But the simple fact that alcohol in the blood begins dissipating when a person stops drinking does not qualify as such a circumstance, the high court decided in a case out of Cape Girardeau County.
Assistant prosecutor Jack Koester said he would appeal to the U.S. Supreme Court because of a split in how states have interpreted the federal court's 1966 ruling in a case on warrantless blood tests. In Iowa and Utah, for example, the state supreme courts ruled that dissipation of alcohol in the blood doesn't qualify as a special circumstance, but the high courts in Wisconsin, Oregon and Minnesota all ruled that it does.
"It's a bit of a long shot, because there are a lot of petitions filed every year and the Supreme Court only takes a small percent," Koester said. "But hopefully the court will think it's a worthwhile case and will weigh in on the issue."
Siding with the defendant in a routine 2010 stop for suspected drunken driving, Missouri's high court ruled that the man was subjected to an unconstitutional search when a hospital employee drew his blood on orders from a Missouri State Highway Patrol trooper without a warrant. The man had refused a road-side breath test.
The Missouri justices wrote that there must be "exigent circumstances under which the time needed to obtain a warrant would endanger life, allow a suspect to escape or risk the destruction of evidence."
The court pointed to the same U.S. Supreme Court ruling in 1966, in Schmerber v. California, which carved out "a very limited exception to the warrant requirement for a blood draw in alcohol-related cases." In that case, the blood test was delayed because the officer first had to investigate a serious accident involving a suspected drunken driver and get the injured defendant to a hospital. Stopping to get a warrant would have delayed the blood test even more.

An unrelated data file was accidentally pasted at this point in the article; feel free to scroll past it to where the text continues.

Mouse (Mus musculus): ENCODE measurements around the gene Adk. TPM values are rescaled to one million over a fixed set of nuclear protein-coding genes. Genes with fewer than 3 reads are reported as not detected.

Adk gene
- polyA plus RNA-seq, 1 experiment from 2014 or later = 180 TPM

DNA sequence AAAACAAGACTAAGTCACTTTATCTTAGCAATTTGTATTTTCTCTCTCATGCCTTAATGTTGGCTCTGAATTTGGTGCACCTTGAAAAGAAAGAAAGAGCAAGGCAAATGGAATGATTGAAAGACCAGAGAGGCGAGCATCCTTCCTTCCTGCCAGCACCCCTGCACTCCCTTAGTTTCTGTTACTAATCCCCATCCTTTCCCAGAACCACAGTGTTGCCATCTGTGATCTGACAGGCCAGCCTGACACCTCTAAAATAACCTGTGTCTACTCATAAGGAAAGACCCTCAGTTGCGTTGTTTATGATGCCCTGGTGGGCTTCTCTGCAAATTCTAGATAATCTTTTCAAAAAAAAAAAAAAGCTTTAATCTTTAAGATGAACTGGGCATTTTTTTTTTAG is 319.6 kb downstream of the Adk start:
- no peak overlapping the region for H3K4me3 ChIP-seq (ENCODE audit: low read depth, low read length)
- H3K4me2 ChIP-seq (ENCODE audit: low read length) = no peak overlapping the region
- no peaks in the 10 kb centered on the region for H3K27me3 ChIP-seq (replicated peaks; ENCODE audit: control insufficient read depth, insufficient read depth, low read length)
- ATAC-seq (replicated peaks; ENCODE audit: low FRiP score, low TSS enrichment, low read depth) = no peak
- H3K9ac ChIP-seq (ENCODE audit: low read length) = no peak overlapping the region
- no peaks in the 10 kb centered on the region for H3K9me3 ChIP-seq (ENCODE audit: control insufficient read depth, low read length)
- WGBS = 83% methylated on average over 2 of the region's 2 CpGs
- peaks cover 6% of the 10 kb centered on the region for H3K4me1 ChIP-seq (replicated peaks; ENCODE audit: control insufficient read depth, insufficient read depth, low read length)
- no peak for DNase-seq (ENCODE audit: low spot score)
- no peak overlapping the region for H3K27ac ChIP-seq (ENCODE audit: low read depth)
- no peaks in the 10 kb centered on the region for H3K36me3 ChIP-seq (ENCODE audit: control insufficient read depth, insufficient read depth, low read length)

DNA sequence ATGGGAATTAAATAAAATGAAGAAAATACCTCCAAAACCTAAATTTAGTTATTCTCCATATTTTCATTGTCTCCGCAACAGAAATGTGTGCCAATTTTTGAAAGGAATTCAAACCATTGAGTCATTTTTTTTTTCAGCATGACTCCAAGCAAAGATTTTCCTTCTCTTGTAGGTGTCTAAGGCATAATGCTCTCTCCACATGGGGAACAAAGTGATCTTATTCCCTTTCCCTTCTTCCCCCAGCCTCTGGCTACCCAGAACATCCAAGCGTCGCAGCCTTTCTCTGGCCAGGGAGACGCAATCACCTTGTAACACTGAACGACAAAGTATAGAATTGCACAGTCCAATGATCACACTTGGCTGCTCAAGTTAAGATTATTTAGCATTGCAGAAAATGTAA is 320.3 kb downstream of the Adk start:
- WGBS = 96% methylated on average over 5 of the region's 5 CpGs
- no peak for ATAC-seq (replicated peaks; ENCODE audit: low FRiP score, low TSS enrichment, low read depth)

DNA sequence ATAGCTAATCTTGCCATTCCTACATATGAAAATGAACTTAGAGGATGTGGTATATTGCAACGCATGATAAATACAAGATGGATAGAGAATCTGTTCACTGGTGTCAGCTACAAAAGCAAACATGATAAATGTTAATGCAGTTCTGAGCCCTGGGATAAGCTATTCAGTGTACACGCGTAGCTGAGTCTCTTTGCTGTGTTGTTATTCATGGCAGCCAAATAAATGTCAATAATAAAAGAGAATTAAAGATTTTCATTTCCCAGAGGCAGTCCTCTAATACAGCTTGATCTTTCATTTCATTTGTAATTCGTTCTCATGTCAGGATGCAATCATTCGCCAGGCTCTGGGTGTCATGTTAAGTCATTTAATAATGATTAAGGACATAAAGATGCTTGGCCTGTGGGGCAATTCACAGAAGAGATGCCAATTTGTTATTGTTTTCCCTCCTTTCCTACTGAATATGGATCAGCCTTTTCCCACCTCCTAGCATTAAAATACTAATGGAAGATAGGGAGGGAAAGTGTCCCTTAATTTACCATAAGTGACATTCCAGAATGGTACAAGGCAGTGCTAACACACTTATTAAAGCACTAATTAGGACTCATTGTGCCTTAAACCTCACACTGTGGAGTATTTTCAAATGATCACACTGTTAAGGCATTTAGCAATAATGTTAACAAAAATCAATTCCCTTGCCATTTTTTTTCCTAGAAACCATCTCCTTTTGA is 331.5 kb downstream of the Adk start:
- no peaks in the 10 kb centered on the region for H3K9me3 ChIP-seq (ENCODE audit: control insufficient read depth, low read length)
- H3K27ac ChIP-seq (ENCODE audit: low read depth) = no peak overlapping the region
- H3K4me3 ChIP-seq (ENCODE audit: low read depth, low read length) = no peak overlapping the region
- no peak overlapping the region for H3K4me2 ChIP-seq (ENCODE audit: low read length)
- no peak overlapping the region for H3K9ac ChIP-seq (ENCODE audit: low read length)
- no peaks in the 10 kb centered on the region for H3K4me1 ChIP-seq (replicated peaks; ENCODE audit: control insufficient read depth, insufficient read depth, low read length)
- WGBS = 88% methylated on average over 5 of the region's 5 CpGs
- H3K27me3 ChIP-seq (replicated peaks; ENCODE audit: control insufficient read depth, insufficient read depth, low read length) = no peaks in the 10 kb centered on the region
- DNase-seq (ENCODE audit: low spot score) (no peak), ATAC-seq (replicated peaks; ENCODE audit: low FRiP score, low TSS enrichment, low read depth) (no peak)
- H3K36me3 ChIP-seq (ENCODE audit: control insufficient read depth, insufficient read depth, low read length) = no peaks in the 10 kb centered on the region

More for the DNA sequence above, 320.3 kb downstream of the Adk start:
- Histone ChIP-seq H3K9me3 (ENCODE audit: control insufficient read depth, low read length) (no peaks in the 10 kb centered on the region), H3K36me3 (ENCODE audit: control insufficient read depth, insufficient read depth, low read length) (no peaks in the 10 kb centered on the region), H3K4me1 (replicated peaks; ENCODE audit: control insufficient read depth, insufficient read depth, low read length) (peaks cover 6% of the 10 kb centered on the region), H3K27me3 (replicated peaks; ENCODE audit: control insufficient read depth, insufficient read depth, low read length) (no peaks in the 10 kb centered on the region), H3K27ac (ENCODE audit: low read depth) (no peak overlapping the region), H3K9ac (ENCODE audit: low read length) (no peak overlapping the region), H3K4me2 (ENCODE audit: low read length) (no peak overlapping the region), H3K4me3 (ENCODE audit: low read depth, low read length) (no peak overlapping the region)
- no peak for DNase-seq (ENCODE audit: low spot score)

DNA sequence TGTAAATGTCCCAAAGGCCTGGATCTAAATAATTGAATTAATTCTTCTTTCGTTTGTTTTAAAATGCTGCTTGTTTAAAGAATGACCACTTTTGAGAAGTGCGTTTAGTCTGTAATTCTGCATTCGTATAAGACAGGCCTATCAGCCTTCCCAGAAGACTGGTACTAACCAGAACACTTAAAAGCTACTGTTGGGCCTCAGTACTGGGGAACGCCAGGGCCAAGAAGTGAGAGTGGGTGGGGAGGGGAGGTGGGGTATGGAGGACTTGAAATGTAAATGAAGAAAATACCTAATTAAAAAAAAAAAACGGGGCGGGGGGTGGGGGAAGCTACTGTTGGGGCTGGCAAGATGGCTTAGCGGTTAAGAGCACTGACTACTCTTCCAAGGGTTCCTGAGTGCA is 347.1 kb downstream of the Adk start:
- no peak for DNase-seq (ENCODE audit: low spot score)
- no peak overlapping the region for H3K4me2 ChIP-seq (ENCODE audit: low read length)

But in the Missouri case, there was no accident, and the trooper who stopped the driver at 2:08 a.m. took him directly to a hospital, where blood was drawn at 2:33 a.m. That scenario means there were no special circumstances, the Missouri court wrote.
"Defendant's case is unquestionably a routine DWI case," the court wrote in upholding a trial judge's suppression of the blood-test evidence.
Cape Girardeau attorney Stephen C. Wilson, who represented defendant Tyler McNeely, said the county prosecutor there has created a system that makes it simple to get a judge's warrant for a search.
"We showed six cases in which they got a warrant in under two hours in the middle of the night," Wilson said.
One or more scientific tests presently are conducted in all jurisdictions on driving-while-intoxicated suspects for the purpose of (1) bolstering and corroborating police opinion testimony of intoxication and, (2) in those states that set presumptive blood-alcohol intoxication levels, to demonstrate that the defendant's blood-alcohol level exceeded the permissible. Use of evidence of blood-alcohol concentration helps standardize the opinions of experts and minimizes reliance on the traditional evidence of intoxication on which opinions can vary so widely. Where a scientific test has been made on the defendant, it often is the main weapon of the prosecution, with all other evidence being used to corroborate the test results.
There are four basic scientific tests which may be conducted to determine the degree of intoxication: blood, urine, breath, and saliva tests. The results of urine, saliva, and breath tests for alcohol must be converted into a blood-alcohol reading in order to be useful in determining whether the subject was intoxicated. Read More...